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Arie de Bruijn does not want to speculate on the identifications

Laatste update:

Bunnik - Up to now, forensic experts at the Korporaal van Oudheusdenkazerne in Hilversum have identified 23 bodies of the victims of disaster flight MH17. An identification is possible with 176 ‘files of more or less complete bodies’. The experts hope to still be able to make as many identifications as possible with 527 files only describing a part of a body.

Politie-embleem

These are the numbers of the aftermath of the disaster with Malaysia Airlines’ flight MH17. Team leader Arie de Bruijn from the Police National Forensic Investigation Team disclosed these numbers today, Friday 8 August, at a press interview in Bunnik. He did not want to speculate on the the number of identifications that can still be retrieved from the 527 files.

In Hilversum, information which enables an identification is known about all 298 victims. 'with special thanks to all colleagues and family detectives who made this possible,' De Bruijn said.

Maximum deployment

In the barracks in Hilversum, 43 people are still working on the identification process. They are from New Zealand, Great Britain, Malaysia, Indonesia, the US, Canada and the Netherlands. It concerns polices officers, dentists, DNA experts and fingerprint experts. Until last Monday, in just over two weeks a description was made and a post-mortem examination was performed on all (parts of) bodies in the 228 coffins that were flown to the Netherlands from the Ukraine.

Although, under such circumstances, a maximum deployment of 14 days is normal for an expert, the international experts in Hilversum opted to stay a little longer, in order for them to finish the post-mortem examinations together. Meanwhile in Hilversum, everything will be kept ready to immediately continue the process of the post-mortem examination, if necessary.

First results

Till now the identifications were carried out by means of fingerprints (2) and dental status (21), according to De Bruijn it is now time for the first results of the DNA-research from the Netherlands Forensic institute (NFI) to arrive. De Bruijn: 'Matches can then me made much quicker.'

In the first two weeks, every day 70 experts were working on the post-mortem examinations and in addition 100 experts were performing supporting tasks, according to De Bruijn. He expressed his gratitude for the work carried out by military personnel, another 100 people. Because of their excellent help, we are able to properly do our jobs, said De Bruijn. And he called the cooperation with the international colleagues ‘outstanding’.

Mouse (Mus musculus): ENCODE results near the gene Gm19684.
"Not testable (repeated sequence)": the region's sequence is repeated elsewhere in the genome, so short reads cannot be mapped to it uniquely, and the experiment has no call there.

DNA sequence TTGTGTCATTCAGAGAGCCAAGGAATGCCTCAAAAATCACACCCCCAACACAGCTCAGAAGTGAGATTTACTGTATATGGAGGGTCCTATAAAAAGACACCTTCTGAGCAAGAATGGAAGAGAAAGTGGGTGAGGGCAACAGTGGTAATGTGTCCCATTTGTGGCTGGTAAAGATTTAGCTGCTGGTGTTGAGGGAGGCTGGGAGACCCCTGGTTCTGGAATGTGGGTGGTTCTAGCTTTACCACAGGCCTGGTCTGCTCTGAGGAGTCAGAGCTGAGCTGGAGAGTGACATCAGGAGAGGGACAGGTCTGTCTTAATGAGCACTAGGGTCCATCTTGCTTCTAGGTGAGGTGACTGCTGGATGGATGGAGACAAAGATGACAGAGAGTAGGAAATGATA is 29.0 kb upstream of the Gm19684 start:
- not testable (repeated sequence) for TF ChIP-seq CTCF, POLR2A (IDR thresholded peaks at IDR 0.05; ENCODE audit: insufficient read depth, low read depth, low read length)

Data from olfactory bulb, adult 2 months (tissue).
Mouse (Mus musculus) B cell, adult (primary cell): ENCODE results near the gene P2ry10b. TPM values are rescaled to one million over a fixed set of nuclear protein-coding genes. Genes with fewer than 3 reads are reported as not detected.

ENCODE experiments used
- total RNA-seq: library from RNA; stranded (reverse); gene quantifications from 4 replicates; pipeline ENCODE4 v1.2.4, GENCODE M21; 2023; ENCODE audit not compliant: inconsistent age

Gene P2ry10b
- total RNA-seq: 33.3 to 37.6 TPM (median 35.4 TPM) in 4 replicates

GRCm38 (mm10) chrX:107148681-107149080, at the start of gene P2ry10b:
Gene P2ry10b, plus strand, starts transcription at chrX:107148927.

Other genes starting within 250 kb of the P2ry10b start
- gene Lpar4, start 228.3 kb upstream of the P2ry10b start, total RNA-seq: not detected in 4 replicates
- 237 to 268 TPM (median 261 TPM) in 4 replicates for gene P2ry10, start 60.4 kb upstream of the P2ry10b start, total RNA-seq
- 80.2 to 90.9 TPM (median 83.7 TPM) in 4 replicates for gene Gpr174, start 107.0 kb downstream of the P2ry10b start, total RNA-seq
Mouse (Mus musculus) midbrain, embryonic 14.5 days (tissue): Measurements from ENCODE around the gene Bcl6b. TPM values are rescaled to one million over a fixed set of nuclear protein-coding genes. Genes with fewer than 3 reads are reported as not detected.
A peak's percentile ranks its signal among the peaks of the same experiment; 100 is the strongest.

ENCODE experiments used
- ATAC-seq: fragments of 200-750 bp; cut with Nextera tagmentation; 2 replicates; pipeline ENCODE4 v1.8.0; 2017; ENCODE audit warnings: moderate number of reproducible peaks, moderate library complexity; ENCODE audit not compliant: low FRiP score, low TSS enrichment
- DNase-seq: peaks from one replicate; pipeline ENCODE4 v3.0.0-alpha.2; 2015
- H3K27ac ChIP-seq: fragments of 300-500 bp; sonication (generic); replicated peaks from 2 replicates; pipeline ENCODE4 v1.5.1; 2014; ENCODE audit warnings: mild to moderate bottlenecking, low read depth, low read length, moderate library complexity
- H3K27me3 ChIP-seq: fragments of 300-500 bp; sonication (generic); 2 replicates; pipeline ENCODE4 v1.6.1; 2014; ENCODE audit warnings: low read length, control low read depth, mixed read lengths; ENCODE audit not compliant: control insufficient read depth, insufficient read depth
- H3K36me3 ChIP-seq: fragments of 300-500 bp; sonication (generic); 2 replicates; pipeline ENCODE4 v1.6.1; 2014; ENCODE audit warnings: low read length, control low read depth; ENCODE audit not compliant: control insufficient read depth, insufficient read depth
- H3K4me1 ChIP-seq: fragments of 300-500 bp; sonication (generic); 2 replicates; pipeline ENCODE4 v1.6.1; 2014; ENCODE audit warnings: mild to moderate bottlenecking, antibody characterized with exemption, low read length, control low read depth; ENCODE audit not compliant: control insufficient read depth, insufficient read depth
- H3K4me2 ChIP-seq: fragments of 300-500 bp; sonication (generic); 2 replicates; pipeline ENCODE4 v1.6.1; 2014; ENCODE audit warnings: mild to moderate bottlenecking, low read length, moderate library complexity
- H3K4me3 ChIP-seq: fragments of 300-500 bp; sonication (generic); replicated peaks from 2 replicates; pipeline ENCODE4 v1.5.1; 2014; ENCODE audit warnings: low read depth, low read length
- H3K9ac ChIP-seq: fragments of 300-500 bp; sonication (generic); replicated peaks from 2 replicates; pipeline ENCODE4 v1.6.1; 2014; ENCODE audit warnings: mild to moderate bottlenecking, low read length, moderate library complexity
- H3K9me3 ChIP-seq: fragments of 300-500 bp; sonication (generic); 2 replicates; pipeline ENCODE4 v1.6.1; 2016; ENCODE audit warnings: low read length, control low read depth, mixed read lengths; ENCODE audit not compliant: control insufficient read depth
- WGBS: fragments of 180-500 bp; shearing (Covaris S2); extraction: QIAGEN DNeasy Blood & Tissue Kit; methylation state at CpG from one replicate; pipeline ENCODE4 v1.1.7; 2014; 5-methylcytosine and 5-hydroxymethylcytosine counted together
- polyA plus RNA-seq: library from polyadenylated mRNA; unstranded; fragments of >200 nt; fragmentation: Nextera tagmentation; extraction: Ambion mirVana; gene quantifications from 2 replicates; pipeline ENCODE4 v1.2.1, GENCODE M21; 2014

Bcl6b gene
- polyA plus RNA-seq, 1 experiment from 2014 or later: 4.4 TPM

According to De Bruijn the experts were working in protective clothing with masks with filter canisters. ‘This was needed because of the high concentration of formalin, a conservative for bodies that was used in the Ukraine.’ According to De Bruijn ‘working with this mask all day wasn’t comfortable and the verbal communication between colleagues was hindered because of it’.

Stressful

To the question whether the tasks are emotionally stressful for De Bruijn and his colleagues, the experienced police officer answered; Of course. We are all professionals, but above all we are humans. Our drive is to be able to give a name to a body. The latter is such a rewarding task that it eases the difficult moments.'

The colleagues in Hilversum did not only support each other with conversations, which according to De Bruijn is ‘a first and solid base for dealing with feelings’, but they were also supported by a team of spiritual counsellors. 'After this operation, regular social work of the organisations for which we work will support us.'

Goods

De Bruijn said that the goods that were collected in the Ukraine will be stored if they can contribute to identification. Eventually, or as soon as possible, the goods will be handed over to the next of kin, together with the body.

De Bruijn asked people not to make any unjust speculations on the work in Hilversum to the media. 'This will raise doubts for the next of kin, which will intensify the sorrow. From the moment of identification, it is completely up to the next of kin to decide what should happen to the bodies and any necessary belongings. We are completely open and honest.'